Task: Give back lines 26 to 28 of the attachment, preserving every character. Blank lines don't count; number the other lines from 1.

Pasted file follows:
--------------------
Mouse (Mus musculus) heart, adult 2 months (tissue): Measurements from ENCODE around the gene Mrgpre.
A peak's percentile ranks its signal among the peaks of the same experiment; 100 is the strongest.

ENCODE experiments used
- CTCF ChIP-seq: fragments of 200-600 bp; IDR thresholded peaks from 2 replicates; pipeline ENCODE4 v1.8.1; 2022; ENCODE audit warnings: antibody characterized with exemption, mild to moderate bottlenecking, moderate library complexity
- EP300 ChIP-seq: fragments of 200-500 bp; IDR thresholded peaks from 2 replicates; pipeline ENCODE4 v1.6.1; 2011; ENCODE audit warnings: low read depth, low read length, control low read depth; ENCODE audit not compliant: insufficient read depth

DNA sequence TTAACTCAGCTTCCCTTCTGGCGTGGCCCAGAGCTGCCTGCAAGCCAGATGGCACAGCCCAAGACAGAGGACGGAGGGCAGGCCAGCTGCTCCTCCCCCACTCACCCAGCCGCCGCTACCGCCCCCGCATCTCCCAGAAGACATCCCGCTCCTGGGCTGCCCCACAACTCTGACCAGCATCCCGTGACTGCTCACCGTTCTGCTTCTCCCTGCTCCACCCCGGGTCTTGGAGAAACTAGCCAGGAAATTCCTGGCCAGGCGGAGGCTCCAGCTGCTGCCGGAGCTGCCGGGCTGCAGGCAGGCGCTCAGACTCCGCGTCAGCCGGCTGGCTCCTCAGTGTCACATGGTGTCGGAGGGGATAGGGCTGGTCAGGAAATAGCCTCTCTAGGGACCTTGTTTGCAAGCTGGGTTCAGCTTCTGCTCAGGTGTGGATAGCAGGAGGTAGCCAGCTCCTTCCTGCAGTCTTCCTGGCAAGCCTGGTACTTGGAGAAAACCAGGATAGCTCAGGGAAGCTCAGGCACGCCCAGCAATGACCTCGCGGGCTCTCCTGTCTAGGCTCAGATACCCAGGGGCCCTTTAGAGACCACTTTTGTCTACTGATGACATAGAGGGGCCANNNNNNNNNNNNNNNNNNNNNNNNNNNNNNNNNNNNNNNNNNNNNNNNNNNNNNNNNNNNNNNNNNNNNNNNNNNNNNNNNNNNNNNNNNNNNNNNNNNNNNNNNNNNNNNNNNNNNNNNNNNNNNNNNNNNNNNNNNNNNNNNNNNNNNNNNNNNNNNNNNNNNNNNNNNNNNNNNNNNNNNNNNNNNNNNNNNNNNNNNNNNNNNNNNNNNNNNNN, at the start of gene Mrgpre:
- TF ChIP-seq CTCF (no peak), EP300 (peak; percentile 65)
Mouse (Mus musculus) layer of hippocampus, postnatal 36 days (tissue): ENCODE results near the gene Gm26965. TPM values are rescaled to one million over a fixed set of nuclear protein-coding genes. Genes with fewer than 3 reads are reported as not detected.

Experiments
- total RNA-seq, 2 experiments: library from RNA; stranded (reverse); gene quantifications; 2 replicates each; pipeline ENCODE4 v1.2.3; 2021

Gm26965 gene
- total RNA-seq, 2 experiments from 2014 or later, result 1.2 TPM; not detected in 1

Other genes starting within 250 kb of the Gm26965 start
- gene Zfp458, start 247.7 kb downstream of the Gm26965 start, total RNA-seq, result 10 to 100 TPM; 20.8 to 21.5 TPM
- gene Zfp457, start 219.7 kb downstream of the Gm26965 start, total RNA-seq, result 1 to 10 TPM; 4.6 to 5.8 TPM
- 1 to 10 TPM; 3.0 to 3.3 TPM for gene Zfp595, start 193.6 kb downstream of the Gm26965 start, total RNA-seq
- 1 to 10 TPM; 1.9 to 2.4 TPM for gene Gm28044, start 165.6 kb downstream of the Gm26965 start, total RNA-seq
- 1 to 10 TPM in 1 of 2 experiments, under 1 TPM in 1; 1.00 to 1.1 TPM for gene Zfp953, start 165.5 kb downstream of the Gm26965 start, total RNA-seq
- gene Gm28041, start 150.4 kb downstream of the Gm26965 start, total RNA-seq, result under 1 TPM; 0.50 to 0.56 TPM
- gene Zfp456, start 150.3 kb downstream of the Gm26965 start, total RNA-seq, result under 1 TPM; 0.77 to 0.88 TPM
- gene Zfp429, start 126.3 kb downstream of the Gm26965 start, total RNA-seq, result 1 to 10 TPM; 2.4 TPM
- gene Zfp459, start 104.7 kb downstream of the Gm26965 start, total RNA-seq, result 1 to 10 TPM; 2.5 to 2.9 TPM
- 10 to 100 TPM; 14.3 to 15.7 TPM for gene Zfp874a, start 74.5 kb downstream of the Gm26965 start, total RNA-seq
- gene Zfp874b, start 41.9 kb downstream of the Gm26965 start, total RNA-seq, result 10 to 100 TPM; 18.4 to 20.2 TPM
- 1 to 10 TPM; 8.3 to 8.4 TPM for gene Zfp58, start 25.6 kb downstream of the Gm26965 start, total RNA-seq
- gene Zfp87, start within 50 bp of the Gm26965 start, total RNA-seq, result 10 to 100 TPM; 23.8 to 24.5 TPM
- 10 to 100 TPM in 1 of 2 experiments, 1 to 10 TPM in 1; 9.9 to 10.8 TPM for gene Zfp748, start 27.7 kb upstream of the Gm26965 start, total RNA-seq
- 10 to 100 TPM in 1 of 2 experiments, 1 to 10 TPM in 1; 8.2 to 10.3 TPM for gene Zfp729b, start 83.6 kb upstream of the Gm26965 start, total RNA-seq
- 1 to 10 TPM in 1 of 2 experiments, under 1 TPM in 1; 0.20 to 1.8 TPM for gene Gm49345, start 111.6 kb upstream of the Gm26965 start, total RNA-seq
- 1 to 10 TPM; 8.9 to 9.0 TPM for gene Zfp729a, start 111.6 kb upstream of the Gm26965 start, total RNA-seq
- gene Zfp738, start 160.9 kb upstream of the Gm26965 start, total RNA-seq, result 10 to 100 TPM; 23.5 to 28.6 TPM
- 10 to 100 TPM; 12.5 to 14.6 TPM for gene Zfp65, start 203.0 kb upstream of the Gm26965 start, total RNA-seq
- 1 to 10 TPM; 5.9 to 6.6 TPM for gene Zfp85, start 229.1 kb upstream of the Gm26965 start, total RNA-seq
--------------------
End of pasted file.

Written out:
- gene Zfp87, start within 50 bp of the Gm26965 start, total RNA-seq, result 10 to 100 TPM; 23.8 to 24.5 TPM
- 10 to 100 TPM in 1 of 2 experiments, 1 to 10 TPM in 1; 9.9 to 10.8 TPM for gene Zfp748, start 27.7 kb upstream of the Gm26965 start, total RNA-seq
- 10 to 100 TPM in 1 of 2 experiments, 1 to 10 TPM in 1; 8.2 to 10.3 TPM for gene Zfp729b, start 83.6 kb upstream of the Gm26965 start, total RNA-seq